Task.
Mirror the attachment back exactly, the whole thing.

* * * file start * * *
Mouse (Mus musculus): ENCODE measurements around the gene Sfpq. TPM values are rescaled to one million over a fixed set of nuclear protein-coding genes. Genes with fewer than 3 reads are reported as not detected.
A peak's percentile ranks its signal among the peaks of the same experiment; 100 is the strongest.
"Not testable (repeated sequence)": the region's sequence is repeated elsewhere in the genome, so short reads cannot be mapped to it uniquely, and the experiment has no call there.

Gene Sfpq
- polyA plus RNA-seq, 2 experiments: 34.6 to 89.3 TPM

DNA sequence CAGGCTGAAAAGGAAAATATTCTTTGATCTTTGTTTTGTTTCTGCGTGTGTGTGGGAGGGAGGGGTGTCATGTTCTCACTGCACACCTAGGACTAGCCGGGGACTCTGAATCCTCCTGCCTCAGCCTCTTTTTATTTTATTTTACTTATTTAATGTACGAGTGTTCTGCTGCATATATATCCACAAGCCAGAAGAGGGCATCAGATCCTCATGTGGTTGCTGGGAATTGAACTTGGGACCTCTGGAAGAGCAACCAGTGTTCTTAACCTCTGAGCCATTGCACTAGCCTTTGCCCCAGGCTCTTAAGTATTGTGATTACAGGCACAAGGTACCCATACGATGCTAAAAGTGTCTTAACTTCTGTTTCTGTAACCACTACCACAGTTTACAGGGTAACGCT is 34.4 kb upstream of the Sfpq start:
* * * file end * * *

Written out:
Mouse (Mus musculus): ENCODE measurements around the gene Sfpq. TPM values are rescaled to one million over a fixed set of nuclear protein-coding genes. Genes with fewer than 3 reads are reported as not detected.
A peak's percentile ranks its signal among the peaks of the same experiment; 100 is the strongest.
"Not testable (repeated sequence)": the region's sequence is repeated elsewhere in the genome, so short reads cannot be mapped to it uniquely, and the experiment has no call there.

Gene Sfpq
- polyA plus RNA-seq, 2 experiments: 34.6 to 89.3 TPM

DNA sequence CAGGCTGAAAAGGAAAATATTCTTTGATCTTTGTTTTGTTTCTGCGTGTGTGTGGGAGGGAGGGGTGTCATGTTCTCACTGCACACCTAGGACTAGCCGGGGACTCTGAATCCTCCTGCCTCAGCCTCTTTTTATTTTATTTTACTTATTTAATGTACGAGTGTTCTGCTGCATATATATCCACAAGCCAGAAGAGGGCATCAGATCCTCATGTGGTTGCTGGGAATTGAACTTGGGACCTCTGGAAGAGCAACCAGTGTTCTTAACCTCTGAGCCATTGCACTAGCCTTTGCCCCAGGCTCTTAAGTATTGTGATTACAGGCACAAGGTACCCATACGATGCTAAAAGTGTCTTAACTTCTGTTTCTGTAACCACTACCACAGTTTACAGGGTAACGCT is 34.4 kb upstream of the Sfpq start: